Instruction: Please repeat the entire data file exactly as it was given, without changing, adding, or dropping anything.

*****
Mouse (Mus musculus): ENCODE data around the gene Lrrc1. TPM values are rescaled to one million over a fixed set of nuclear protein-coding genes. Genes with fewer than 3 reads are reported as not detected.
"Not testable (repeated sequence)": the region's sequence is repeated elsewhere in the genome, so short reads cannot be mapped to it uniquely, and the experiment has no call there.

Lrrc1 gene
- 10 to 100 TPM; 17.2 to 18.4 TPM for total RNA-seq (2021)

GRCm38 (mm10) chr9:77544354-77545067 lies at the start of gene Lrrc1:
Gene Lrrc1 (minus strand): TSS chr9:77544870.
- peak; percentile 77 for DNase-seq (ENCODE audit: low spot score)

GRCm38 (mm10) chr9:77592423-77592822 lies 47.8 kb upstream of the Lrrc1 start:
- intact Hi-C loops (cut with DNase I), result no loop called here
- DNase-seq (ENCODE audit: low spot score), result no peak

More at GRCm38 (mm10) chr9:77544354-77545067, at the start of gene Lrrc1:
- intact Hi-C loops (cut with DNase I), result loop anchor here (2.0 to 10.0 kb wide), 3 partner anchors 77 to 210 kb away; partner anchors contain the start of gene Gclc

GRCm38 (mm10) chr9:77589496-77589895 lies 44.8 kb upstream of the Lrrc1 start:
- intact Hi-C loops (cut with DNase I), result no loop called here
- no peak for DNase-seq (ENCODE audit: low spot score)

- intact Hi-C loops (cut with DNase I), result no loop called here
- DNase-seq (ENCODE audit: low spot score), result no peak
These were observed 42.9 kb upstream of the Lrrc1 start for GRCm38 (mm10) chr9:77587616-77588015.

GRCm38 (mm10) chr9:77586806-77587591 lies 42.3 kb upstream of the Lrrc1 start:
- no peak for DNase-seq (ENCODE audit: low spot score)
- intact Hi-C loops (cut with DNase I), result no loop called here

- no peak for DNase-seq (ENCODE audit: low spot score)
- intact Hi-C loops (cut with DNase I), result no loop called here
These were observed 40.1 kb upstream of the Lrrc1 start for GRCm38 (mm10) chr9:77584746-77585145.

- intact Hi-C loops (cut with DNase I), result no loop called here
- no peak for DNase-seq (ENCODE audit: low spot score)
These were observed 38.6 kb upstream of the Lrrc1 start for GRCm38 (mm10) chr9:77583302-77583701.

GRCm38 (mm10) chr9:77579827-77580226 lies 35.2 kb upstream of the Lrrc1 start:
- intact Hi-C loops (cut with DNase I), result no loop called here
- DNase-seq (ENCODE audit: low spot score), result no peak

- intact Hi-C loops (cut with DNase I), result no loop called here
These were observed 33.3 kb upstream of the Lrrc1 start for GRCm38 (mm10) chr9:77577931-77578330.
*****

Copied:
Mouse (Mus musculus): ENCODE data around the gene Lrrc1. TPM values are rescaled to one million over a fixed set of nuclear protein-coding genes. Genes with fewer than 3 reads are reported as not detected.
"Not testable (repeated sequence)": the region's sequence is repeated elsewhere in the genome, so short reads cannot be mapped to it uniquely, and the experiment has no call there.

Lrrc1 gene
- 10 to 100 TPM; 17.2 to 18.4 TPM for total RNA-seq (2021)

GRCm38 (mm10) chr9:77544354-77545067 lies at the start of gene Lrrc1:
Gene Lrrc1 (minus strand): TSS chr9:77544870.
- peak; percentile 77 for DNase-seq (ENCODE audit: low spot score)

GRCm38 (mm10) chr9:77592423-77592822 lies 47.8 kb upstream of the Lrrc1 start:
- intact Hi-C loops (cut with DNase I), result no loop called here
- DNase-seq (ENCODE audit: low spot score), result no peak

More at GRCm38 (mm10) chr9:77544354-77545067, at the start of gene Lrrc1:
- intact Hi-C loops (cut with DNase I), result loop anchor here (2.0 to 10.0 kb wide), 3 partner anchors 77 to 210 kb away; partner anchors contain the start of gene Gclc

GRCm38 (mm10) chr9:77589496-77589895 lies 44.8 kb upstream of the Lrrc1 start:
- intact Hi-C loops (cut with DNase I), result no loop called here
- no peak for DNase-seq (ENCODE audit: low spot score)

- intact Hi-C loops (cut with DNase I), result no loop called here
- DNase-seq (ENCODE audit: low spot score), result no peak
These were observed 42.9 kb upstream of the Lrrc1 start for GRCm38 (mm10) chr9:77587616-77588015.

GRCm38 (mm10) chr9:77586806-77587591 lies 42.3 kb upstream of the Lrrc1 start:
- no peak for DNase-seq (ENCODE audit: low spot score)
- intact Hi-C loops (cut with DNase I), result no loop called here

- no peak for DNase-seq (ENCODE audit: low spot score)
- intact Hi-C loops (cut with DNase I), result no loop called here
These were observed 40.1 kb upstream of the Lrrc1 start for GRCm38 (mm10) chr9:77584746-77585145.

- intact Hi-C loops (cut with DNase I), result no loop called here
- no peak for DNase-seq (ENCODE audit: low spot score)
These were observed 38.6 kb upstream of the Lrrc1 start for GRCm38 (mm10) chr9:77583302-77583701.

GRCm38 (mm10) chr9:77579827-77580226 lies 35.2 kb upstream of the Lrrc1 start:
- intact Hi-C loops (cut with DNase I), result no loop called here
- DNase-seq (ENCODE audit: low spot score), result no peak

- intact Hi-C loops (cut with DNase I), result no loop called here
These were observed 33.3 kb upstream of the Lrrc1 start for GRCm38 (mm10) chr9:77577931-77578330.